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Claim It. Prove It. Simplify It. - Writing Responses that Work with Any Text

Claim It. Prove It. Simplify It. -  Writing Responses that Work with Any Text
Claim It. Prove It. Simplify It. -  Writing Responses that Work with Any Text
Claim It. Prove It. Simplify It. -  Writing Responses that Work with Any Text
Claim It. Prove It. Simplify It. -  Writing Responses that Work with Any Text
Claim It. Prove It. Simplify It. -  Writing Responses that Work with Any Text
Claim It. Prove It. Simplify It. -  Writing Responses that Work with Any Text
Claim It. Prove It. Simplify It. -  Writing Responses that Work with Any Text
Claim It. Prove It. Simplify It. -  Writing Responses that Work with Any Text
Product Description
2 Fun PowerPoint Presentations Designed to Simplify the Writing Process (pdf format)

I hate formulas.

But I love the way some of them help young authors become more confident writers.

The problem for me is that there are too many of them:
Story gloves for narratives.
RACE, RAP and OREO for reading responses.
The classic five-paragraph essay for opinion/argument writing.

So…I’ve stopped using all of them.

Now, I ask students to respond the same way, regardless of the genre.

All writing assignments - short or long - must be labeled with these three word sets:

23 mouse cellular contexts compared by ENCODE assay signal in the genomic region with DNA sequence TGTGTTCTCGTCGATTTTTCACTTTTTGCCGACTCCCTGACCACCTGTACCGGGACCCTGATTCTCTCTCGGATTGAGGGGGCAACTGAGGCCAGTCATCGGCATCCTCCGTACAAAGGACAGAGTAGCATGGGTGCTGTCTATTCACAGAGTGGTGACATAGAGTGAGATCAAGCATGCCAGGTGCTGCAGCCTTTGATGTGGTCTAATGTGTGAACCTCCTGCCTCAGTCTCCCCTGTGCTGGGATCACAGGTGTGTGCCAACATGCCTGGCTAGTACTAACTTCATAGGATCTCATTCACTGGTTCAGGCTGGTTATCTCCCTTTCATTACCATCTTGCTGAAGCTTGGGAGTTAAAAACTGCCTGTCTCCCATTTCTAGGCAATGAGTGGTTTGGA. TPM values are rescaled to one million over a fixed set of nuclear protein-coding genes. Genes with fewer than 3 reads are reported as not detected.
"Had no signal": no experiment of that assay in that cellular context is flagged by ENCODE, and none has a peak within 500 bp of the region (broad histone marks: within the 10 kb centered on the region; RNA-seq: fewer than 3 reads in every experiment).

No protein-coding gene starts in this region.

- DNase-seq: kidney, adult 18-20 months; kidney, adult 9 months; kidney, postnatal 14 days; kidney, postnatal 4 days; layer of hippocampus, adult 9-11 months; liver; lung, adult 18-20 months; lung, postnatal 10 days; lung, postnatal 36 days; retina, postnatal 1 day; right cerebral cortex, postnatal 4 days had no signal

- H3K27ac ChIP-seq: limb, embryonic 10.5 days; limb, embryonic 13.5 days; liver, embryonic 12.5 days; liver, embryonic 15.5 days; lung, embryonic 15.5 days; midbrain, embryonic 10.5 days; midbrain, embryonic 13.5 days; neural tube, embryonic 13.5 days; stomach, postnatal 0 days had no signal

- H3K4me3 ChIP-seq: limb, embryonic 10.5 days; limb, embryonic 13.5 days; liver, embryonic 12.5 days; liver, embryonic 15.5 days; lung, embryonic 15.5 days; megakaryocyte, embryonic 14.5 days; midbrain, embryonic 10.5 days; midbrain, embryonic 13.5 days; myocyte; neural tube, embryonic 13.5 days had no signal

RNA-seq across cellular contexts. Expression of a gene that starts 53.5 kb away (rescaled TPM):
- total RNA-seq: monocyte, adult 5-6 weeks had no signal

Claim It.
Prove It.
Simplify It.

That’s it…3 components.

If you still want to use a favorite formula, this system works with all of them.

But if (like me) you are looking for a method that accommodates all writing exercises without a formulaic tool, then give this a try.

The two PowerPoints included in this product include visually-rich instructions and examples that will serve as anchors for writing assignments throughout the year. (Check out the sample slides in the preview.)

The introductory PowerPoint showcases three easy-to-understand examples.

The Let’s Practice PowerPoint offers a fiction example (using a description of Hagrid from the Harry Potter series) as well as an article (about LeBron James) with a practice template designed to organize thoughts and ideas.

Here’s how a response to literature might be teased out using Claim It - Prove It - Simplify It:

Do you think a character is selfish? Great. That’s your claim.

Can you find 3 pieces of evidence to back you up? Perfect. Your claim is solid.

Did you or the character learn a lesson? Or is there one thing the author hopes readers will remember? Bingo. You have a satisfying ending.

Here’s how a response to an article might be outlined using Claim It - Prove It - Simplify It:

Do you think the reporter has a bias? Okay. That’s your claim.

Can you find 3 pieces of evidence to back you up? Perfect. Your claim is solid.

Did the writer enlighten you? …anger you? Or is there one thing he or she hopes readers will remember? Bingo. You have a satisfying ending.

These are PowerPoints from my most popular in-service seminars offered through ELAseminars.com
Total Pages
77 pages
Answer Key
N/A
Teaching Duration
1 month
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